A Gap in Resources Difficult to See
It is the time of year for feeling overwhelmed. It always happens, right? We are, all of us, bustling around making preparations to close out our year, getting ready for holiday and travel plans, trying to remember everybody and worried about who we might forget.
Most present for me these days is the sense that we may be forgetting the very folks we see every day. Alongside us as we run our errands, make time for our families, rush to stay on task and put meals on the table, there are those that are struggling.
They become invisible. And, in some respects, there’s a simple reason for that – they are often so close to us they become hard to see.
In our community there are neighbors and friends and co-workers who are doing all the right things and playing by all the rules. We see them working hard, we see them providing for families, we see them at work, in the grocery store, at school and in our own neighborhoods. They are our veterans, our service workers, our teachers, our nurses.
We see them every day, but in a sense we see through them. We may not know that they are struggling to take care of themselves and their families on their own. We may not see it because the gap between the resources they have and the resources they need can be a matter of just a few days or a few meals.
So many working families get to the end of the month and find themselves short. The dread of that experience can be paralyzing. It creates the feeling of a need to simply survive. The horizon of thinking becomes very short term.
That gap in resources for so many – one that may be invisible when it’s happening to others all around us – can mean the difference between surviving and thriving.
If you are in a constant state of survival, you are not able to plan for life to come. You are not planning for retirement, or saving for your kid’s college education, or investing in a home, or finding time for an additional degree or job training program that can put you ahead.
At the Food Bank, we see the difference that those 2-3 meals a month can make as we serve those who face hunger and food insecurity across metro Atlanta and north Georgia every day.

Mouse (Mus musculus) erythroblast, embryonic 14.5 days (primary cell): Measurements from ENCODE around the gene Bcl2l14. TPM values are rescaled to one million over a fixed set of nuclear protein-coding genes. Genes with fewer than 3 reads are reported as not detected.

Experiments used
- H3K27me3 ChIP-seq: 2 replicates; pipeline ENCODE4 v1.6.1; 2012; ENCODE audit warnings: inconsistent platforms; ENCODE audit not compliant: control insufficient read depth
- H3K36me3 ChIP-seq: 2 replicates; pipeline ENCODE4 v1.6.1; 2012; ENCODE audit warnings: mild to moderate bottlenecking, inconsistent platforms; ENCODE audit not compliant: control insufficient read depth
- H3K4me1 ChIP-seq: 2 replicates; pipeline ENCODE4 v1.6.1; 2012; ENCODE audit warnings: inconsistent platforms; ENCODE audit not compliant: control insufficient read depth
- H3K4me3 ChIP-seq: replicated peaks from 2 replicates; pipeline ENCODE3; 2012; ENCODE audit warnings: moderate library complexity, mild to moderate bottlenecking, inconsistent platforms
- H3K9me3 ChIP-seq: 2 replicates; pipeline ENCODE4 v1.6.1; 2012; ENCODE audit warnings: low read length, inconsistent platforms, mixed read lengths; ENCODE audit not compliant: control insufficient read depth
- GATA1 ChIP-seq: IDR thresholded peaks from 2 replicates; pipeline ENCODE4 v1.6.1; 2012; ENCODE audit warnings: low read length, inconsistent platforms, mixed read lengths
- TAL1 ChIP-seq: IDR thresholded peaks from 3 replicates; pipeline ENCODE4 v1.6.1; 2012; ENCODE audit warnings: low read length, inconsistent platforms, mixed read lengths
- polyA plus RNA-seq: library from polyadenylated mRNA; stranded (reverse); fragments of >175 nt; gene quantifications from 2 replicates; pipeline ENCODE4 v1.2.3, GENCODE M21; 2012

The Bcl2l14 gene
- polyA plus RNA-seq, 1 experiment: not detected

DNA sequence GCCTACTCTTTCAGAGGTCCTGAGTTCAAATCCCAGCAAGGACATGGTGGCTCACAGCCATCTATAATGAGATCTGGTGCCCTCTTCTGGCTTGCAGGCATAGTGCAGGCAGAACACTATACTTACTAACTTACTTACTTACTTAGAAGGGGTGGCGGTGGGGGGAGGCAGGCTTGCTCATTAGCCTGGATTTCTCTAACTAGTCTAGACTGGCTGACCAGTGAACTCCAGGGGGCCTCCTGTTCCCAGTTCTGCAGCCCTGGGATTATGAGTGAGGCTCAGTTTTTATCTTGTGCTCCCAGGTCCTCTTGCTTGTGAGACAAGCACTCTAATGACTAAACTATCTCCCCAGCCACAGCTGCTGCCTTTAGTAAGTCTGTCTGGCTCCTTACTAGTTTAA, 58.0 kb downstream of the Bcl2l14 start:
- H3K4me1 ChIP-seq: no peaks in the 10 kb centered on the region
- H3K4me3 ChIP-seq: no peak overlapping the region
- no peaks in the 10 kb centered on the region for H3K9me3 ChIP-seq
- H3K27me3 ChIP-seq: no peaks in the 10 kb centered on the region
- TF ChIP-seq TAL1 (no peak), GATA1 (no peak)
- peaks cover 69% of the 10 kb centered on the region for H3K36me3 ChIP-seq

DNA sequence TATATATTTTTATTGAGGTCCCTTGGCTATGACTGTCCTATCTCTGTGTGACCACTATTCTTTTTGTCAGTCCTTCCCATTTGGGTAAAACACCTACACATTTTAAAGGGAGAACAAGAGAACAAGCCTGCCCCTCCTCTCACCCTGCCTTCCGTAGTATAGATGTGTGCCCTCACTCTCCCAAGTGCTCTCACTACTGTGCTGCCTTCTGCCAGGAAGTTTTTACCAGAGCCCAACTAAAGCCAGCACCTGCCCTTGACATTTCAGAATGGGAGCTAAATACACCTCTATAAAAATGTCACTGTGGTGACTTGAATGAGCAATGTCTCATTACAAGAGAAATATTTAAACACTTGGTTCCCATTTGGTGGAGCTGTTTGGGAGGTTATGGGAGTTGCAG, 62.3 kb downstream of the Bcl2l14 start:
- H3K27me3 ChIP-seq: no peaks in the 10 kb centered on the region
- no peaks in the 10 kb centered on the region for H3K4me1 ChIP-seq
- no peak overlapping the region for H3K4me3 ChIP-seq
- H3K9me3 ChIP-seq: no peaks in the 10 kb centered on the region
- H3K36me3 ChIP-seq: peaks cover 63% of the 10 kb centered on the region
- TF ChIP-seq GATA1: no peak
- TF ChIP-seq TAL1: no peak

When we come together as a community to fill that need, it has a huge nutritional impact on a family, on an individual, on a member of our armed services, on a neighbor. Food resources become more predictable, parents worry less about providing for their kids, stress levels go down. They begin to think about the possibilities. Stability takes hold. Thriving begins.
The impact of seeing all of this, of making it less invisible, of making those who are struggling more visible is immense. The certainty of a meal gives people a better shot at bouncing back. And public assistance becomes less of a safety net and more of a trampoline.
The more we can invest in people and the more we can take notice of the need around us, the much more likely our neighbors are to stay on the ladder of opportunity and have a stronger path to a more stable future.
That helps us all.
About the Atlanta Community Food Bank
The Atlanta Community Food Bank works to end hunger across metro Atlanta and north Georgia with the food, people, and big ideas needed to make sure all members of our community have access to enough nourishment to live a healthy and productive life.
We all need nutritious food to live the lives we imagine. Yet far too many people in our own community experience hunger every day, including children, seniors, and working families.
Through more than 600 nonprofit partners, we help more than 755,000 people get healthy food every year. Our goal is that, by 2025, all hungry people in our service area will have access to the nutritious meals they need when they need them. It takes the power of our whole community to make that possible. Join us at ACFB.org.